The Los Angeles Community College District is moving to fire an Irvine contractor accused of shoddy workmanship and fraud in the construction of a Valley College classroom complex that became a symbol of problems with the district’s $5.7-billion campus rebuilding program.
In a letter released Tuesday, the district launched proceedings to bar the contractor, FTR International, from campus work for up to five years. The district cited “substandard work” by FTR on its $48-million contract to build the Allied Health and Science complex at Valley College. The district also said FTR filed a “false and fraudulent” report on the project with the state architect, which oversees school safety.
The troubled history of the Allied Health project was detailed as part of a Los Angeles Times series early this year. When the complex opened in August 2008, students and faculty found numerous construction problems, including missing exit signs and fire extinguishers and hanging light fixtures that were not securely attached to ceilings.
More than three years later, the district is preparing to make extensive repairs.
In another letter released Tuesday, the district also took action to fire a construction management company owned by Art Gastelum, a politically influential contractor.
The district accused Gastelum’s company, Pasadena-based Gateway Science and Engineering, of mismanagement, poor judgment and falsifications in its dealings with FTR at Mission College. Gateway supervises $450 million in construction projects at the Sylmar campus.
The district’s actions against the two companies mark a dramatic break from the approach that its elected Board of Trustees took for years as delays and cost overruns plagued the massive rebuilding program. The trustees rarely intervened as problems accumulated.
“The actions we are announcing today are the latest and most significant we have taken yet in our drive to reform our building program, root out mismanagement and waste, and ensure that taxpayers are getting full value for the dollars they are investing in our nine newly modernized and improved college campuses,” Chancellor Daniel LaVista said in a written statement.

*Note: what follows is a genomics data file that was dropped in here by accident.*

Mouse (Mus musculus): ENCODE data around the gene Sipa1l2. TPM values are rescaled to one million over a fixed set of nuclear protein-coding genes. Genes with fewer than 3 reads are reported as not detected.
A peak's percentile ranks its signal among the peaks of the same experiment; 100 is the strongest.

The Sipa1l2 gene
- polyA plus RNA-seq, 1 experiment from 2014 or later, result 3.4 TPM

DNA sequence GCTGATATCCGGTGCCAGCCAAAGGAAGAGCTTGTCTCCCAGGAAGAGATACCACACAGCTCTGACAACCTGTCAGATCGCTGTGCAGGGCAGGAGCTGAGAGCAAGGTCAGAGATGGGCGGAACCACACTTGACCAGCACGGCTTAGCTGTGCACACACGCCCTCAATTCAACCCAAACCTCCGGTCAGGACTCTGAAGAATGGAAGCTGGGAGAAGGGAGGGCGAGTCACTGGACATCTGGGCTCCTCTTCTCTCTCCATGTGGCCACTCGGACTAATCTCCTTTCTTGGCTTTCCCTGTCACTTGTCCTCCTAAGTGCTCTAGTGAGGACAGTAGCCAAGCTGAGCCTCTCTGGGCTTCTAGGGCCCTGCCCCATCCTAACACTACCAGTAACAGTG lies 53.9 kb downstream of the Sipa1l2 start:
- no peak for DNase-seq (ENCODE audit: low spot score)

LaVista said the decision to move to terminate the contracts also was substantiated by an investigation by the district’s inspector general, Christine Marez.
FTR and Gateway will have a chance to respond officially to the district’s findings at hearings in December.
A spokesman for Nizar Katbi, FTR’s owner and chief executive, had no immediate comment. The college district has awarded FTR $232 million in construction contracts.
In a phone interview Tuesday, Gastelum said Gateway would dispute every finding. He accused the district of violating its own procedures in seeking to terminate the contract. “I don’t know what kind of kangaroo court the district is trying to put on me, but I’m not going to stand for it,” he said Tuesday.
Both companies’ owners have been major campaign donors to the district’s elected trustees and its construction bond measures.
In its letter, the district alleged that FTR had claimed in June 2009 that the Allied building was finished, even though hundreds of construction items had yet to be corrected and completed. FTR had also installed a defective skin on the structure that allowed water to seep into the interior, damaging facilities and displacing staff, the letter said.